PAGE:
But this case is different. Right from the start.

Because no one in the community is willing to tell the truth, and the only thing DI Danny Stowe and forensic psychologist Rose Lainey can be certain of is that Iona Gardener’s confession is false….

If this sounds like your type of book, it will be available from the Kindle Store from 18th February 2021 and will be available to buy from good bookshops from 19th August 2021.

A Cut Like Wound By Anita Nair

A Cut Like Wound‘A Cut Like Wound’ is the latest book by Anita Nair and is the first book in The Inspector Gowda Series.

So sit back and enjoy an extract from the Indian story.

MONDAY, 1 AUGUST
It wasn’t the first time. But it always felt like the first time as he stood in front of the mirror, uncertain, undecided, on the brink of something monumental. On the bare marble counter was a make-up kit. He ran his finger along the marble to check for dust. Only when he was satisfied that it was clean did he touch the quilted cover of the lid. The satin shirred under his fingers. Something leapt in him, a wave of pure delight that was enough to set him off.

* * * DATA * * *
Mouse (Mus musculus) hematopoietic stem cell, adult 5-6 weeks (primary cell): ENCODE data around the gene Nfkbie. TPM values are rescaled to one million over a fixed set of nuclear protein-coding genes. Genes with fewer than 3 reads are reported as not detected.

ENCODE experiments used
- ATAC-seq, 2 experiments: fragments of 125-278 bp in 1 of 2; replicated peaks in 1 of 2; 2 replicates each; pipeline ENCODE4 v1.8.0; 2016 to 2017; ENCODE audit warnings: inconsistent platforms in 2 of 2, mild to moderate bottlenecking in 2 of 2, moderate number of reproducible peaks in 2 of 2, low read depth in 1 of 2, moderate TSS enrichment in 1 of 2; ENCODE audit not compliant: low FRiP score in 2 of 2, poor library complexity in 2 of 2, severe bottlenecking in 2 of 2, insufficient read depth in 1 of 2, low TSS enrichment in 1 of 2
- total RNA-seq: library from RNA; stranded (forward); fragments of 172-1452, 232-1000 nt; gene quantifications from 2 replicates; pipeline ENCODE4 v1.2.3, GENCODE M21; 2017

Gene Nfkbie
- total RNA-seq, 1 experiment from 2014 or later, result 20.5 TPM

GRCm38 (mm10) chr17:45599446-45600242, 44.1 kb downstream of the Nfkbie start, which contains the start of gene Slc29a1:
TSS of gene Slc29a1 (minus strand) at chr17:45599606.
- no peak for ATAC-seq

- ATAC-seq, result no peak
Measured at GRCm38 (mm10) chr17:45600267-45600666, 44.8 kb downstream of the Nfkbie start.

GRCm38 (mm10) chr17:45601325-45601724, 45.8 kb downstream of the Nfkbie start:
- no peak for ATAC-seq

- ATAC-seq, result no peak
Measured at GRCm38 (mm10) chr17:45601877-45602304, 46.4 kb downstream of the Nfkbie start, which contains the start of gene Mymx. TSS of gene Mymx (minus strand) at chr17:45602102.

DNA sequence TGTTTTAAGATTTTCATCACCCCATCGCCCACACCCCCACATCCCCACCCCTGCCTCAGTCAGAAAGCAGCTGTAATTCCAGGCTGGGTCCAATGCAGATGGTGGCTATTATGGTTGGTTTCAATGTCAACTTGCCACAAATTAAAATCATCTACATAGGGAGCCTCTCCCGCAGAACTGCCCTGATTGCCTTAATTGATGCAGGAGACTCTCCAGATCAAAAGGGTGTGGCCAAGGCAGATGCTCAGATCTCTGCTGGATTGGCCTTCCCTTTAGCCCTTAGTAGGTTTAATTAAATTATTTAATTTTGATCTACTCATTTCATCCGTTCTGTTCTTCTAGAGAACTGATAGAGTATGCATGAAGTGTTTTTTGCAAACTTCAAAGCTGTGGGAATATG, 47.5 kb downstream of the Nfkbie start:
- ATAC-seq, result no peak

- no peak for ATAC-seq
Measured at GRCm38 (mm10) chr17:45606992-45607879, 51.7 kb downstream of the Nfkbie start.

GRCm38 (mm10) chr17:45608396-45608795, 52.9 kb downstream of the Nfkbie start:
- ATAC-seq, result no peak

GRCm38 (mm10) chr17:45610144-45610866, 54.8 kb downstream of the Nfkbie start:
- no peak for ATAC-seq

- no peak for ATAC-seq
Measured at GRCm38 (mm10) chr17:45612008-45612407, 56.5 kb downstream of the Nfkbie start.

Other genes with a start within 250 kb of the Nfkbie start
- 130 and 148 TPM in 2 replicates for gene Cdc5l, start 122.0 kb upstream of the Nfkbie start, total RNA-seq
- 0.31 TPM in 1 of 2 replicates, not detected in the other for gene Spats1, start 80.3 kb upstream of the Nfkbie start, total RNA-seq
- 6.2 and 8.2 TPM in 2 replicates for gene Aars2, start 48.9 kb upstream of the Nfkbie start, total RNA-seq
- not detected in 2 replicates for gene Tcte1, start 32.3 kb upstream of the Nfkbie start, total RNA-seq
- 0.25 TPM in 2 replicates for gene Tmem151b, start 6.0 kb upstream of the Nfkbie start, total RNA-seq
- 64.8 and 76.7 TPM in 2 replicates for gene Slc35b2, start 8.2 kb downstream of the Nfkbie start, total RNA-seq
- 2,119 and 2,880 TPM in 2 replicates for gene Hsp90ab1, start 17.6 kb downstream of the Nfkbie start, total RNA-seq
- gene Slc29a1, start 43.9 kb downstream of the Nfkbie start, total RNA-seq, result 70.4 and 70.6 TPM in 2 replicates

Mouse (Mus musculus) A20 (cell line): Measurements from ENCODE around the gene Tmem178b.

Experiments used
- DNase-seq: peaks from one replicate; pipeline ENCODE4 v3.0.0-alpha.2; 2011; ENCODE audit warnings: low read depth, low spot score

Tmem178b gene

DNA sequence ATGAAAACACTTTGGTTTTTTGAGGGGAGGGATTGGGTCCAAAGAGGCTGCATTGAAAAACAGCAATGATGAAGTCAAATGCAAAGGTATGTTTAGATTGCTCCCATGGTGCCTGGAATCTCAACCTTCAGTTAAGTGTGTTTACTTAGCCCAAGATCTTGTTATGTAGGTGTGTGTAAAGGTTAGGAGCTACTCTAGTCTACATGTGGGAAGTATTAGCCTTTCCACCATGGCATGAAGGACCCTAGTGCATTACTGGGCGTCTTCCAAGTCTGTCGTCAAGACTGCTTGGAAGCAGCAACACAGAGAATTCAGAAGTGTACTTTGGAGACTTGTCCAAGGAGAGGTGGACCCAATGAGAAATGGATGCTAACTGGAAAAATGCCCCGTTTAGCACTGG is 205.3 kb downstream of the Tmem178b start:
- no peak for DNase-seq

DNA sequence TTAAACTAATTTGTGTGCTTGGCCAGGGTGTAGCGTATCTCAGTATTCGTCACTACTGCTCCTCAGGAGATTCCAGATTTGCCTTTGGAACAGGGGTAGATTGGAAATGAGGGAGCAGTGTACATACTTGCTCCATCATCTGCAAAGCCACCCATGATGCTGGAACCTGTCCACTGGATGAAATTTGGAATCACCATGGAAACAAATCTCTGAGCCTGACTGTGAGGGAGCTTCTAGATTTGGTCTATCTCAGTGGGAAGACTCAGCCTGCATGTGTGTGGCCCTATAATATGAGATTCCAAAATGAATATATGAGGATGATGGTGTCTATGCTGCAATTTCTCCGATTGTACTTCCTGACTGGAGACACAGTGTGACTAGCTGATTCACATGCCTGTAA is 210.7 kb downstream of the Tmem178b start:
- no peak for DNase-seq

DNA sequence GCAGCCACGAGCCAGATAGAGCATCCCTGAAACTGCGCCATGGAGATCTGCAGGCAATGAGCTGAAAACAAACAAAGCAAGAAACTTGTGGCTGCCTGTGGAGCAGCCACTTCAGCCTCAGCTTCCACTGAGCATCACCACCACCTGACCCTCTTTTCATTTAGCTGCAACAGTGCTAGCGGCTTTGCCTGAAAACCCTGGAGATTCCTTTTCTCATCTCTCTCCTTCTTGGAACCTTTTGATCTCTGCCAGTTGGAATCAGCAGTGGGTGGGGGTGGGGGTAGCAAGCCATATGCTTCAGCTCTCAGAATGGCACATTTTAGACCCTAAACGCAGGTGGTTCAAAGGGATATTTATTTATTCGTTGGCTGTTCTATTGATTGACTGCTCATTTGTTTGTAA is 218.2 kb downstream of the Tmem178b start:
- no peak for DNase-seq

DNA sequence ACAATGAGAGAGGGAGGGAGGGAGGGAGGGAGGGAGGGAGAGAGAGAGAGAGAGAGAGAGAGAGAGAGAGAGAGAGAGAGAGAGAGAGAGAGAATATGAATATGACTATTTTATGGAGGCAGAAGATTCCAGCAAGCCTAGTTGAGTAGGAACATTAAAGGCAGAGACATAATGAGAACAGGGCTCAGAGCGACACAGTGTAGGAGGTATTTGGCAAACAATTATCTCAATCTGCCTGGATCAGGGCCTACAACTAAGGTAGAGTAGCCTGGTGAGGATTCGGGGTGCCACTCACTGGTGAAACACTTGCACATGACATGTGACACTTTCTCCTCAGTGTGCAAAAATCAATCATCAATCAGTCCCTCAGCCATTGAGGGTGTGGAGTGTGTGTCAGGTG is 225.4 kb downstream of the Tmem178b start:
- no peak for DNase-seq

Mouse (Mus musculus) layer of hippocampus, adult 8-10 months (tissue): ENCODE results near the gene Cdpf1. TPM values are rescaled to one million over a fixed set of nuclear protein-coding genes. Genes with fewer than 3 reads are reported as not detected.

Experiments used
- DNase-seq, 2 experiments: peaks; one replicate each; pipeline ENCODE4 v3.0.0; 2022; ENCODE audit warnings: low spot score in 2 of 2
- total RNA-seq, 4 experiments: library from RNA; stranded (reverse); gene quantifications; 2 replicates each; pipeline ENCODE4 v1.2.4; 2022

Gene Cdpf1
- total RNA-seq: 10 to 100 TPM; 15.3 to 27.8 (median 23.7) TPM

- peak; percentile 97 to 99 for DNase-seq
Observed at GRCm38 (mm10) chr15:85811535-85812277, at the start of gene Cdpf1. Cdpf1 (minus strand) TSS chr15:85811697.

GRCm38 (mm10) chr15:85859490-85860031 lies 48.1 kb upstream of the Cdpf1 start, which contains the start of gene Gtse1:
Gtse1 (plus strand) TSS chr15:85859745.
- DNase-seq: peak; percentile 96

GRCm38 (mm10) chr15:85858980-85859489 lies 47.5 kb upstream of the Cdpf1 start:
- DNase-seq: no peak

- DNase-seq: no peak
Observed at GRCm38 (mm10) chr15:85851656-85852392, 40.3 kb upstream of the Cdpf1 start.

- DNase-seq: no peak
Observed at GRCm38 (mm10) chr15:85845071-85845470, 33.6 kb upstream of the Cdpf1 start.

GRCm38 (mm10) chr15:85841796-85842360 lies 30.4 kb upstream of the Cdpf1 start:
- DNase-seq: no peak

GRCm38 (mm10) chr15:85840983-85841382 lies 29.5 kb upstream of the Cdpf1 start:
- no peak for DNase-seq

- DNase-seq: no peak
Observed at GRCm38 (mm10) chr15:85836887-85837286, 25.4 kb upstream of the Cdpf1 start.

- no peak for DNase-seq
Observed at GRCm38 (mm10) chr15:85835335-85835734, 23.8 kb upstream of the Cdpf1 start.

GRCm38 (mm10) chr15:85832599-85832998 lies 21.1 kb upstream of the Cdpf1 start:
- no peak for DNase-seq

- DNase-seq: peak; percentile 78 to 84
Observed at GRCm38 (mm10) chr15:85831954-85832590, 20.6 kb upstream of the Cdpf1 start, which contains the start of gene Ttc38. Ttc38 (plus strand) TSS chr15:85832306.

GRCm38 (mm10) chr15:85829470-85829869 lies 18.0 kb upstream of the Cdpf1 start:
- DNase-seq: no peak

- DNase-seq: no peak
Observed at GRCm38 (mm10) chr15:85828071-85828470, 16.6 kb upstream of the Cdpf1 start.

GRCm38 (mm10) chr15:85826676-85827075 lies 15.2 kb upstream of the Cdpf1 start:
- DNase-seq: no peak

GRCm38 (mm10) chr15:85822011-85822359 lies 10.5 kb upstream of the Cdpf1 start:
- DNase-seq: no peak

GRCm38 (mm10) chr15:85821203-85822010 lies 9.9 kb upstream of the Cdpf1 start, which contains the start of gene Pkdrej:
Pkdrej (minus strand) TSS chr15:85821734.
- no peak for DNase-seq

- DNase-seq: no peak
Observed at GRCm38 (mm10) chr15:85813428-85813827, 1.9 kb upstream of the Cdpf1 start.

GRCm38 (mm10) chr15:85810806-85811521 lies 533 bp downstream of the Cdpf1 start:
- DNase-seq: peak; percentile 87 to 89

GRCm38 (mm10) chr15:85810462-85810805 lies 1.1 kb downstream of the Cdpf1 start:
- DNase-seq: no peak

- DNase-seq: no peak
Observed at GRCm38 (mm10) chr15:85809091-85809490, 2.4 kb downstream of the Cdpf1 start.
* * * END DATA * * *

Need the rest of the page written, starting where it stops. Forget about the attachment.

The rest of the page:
A giggle emerged. A snickering sound of pure joy, girlish glee and unfettered excitement.

He switched on the series of light bulbs that circled the mirror. The electrician had stared when he had asked for the light bulbs to be placed so. The electrician’s assistant had sniggered and asked his boss, ‘Why does he want so many lights? Who does he think he is? Rajinikant? Is he going to put make-up on?’

But he had set his heart on it after seeing it in a film. And so he had frowned and said in his coldest voice, ‘If you don’t know how to, I can always find someone else.’

That had settled it.